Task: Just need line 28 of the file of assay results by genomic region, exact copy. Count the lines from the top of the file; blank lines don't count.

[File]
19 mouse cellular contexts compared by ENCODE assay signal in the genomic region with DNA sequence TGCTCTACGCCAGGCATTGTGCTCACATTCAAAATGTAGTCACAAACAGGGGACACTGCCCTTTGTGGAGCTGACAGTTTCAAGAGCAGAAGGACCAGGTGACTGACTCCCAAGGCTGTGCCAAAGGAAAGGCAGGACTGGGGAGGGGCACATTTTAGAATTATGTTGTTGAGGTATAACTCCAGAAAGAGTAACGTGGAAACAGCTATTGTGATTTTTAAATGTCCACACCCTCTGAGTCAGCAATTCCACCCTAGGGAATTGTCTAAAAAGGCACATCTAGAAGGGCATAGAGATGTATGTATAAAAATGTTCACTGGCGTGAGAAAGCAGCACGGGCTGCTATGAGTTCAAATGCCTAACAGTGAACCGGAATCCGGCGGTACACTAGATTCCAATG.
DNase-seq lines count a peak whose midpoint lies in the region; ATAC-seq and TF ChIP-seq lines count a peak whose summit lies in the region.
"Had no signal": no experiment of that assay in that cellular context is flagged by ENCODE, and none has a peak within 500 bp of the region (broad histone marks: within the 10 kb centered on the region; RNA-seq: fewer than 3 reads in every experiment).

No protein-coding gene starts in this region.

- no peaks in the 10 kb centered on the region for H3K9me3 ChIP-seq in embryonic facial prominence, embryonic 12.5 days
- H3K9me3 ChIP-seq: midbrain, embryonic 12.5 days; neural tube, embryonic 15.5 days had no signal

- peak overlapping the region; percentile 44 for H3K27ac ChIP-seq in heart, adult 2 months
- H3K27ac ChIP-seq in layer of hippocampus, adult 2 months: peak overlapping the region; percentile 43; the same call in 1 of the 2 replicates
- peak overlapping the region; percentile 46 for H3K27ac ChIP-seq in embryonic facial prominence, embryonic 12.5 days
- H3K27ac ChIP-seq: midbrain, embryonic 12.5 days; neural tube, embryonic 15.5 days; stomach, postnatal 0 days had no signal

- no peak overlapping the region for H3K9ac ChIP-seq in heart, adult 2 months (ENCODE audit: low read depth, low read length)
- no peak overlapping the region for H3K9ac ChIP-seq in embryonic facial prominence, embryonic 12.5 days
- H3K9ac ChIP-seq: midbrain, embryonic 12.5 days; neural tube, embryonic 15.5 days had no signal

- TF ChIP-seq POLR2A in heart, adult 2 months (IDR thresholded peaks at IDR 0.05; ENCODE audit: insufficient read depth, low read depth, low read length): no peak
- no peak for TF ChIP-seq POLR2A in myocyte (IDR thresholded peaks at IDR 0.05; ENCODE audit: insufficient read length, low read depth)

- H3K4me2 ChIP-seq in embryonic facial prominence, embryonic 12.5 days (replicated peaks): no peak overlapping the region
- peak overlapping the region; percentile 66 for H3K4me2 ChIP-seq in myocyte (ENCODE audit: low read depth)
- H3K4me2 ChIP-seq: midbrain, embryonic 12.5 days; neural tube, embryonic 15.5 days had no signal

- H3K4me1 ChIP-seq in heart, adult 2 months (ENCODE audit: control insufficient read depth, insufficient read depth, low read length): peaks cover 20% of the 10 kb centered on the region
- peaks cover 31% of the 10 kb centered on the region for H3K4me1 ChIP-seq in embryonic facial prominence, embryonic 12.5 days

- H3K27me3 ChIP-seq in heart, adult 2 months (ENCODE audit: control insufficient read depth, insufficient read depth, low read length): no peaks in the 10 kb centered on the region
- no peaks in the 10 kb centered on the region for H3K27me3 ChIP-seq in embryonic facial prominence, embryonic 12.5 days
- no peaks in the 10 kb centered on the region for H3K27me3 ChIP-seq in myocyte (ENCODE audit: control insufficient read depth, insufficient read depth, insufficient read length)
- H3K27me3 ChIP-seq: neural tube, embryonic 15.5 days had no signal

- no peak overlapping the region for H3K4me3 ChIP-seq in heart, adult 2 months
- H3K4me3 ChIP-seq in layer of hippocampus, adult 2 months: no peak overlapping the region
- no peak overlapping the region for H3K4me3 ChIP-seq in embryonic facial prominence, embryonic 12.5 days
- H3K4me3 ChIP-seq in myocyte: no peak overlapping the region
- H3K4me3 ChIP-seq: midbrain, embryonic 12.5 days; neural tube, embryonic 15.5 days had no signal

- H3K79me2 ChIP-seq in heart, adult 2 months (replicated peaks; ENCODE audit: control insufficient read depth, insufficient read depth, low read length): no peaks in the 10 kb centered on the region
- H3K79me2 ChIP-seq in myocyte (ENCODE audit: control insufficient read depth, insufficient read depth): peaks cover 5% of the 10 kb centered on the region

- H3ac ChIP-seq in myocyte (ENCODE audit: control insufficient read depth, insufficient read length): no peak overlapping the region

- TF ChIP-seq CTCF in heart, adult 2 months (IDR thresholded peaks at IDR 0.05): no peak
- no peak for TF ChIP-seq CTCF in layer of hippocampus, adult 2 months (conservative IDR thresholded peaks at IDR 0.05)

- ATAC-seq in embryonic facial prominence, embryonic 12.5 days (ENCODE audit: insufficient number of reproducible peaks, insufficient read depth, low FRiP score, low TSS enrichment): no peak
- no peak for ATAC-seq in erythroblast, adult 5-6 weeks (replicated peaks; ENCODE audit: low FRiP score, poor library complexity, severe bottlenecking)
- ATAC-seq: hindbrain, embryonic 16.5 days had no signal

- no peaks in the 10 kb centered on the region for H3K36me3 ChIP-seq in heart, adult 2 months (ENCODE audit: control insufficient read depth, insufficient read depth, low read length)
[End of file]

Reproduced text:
- H3K4me3 ChIP-seq in myocyte: no peak overlapping the region